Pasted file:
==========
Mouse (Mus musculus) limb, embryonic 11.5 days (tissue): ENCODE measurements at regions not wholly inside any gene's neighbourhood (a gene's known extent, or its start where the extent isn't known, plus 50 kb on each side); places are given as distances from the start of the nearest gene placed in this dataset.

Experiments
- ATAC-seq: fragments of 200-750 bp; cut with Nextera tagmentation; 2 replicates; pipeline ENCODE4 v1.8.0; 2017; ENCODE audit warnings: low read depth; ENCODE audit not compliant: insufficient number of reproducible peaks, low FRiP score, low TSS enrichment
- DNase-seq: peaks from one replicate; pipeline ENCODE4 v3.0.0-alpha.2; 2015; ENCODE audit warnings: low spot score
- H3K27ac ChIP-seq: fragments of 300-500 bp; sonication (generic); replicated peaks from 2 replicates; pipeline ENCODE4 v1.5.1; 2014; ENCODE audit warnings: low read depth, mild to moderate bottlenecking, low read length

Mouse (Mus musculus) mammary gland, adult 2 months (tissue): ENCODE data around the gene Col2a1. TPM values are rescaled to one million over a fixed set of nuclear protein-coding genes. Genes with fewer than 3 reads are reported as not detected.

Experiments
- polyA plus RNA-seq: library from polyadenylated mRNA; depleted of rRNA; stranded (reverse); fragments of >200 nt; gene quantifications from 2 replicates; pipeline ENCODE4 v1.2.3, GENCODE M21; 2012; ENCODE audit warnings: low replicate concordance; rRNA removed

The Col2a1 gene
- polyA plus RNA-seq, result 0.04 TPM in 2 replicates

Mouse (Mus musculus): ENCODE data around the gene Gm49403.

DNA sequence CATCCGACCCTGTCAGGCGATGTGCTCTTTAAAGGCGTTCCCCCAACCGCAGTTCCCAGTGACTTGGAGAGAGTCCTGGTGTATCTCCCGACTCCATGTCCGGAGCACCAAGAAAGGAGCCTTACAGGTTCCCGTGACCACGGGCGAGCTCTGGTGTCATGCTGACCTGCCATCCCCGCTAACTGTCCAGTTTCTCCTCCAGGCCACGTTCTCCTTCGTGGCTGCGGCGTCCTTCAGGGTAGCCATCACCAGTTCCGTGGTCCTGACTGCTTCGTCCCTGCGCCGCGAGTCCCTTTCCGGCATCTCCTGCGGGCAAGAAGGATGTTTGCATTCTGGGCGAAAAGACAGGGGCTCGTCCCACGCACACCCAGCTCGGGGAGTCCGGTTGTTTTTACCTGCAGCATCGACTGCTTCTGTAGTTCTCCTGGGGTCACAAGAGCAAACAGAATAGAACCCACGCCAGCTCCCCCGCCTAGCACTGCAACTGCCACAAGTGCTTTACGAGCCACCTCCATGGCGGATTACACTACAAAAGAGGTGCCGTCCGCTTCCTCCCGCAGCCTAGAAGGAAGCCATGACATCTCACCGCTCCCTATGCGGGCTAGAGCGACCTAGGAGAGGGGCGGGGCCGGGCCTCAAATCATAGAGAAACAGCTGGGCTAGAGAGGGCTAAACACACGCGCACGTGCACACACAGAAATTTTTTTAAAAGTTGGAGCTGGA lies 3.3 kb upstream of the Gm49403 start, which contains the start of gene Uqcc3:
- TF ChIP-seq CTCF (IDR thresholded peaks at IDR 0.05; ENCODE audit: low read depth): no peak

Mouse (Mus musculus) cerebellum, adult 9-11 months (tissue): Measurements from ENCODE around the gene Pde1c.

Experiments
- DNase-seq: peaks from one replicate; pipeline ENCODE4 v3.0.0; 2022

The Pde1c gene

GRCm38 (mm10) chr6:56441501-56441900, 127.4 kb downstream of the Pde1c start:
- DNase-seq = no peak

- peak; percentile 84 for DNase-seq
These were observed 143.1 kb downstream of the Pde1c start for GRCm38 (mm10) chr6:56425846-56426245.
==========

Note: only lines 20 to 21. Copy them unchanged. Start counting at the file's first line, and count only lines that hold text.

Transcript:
- peak; percentile 84 for DNase-seq
These were observed 143.1 kb downstream of the Pde1c start for GRCm38 (mm10) chr6:56425846-56426245.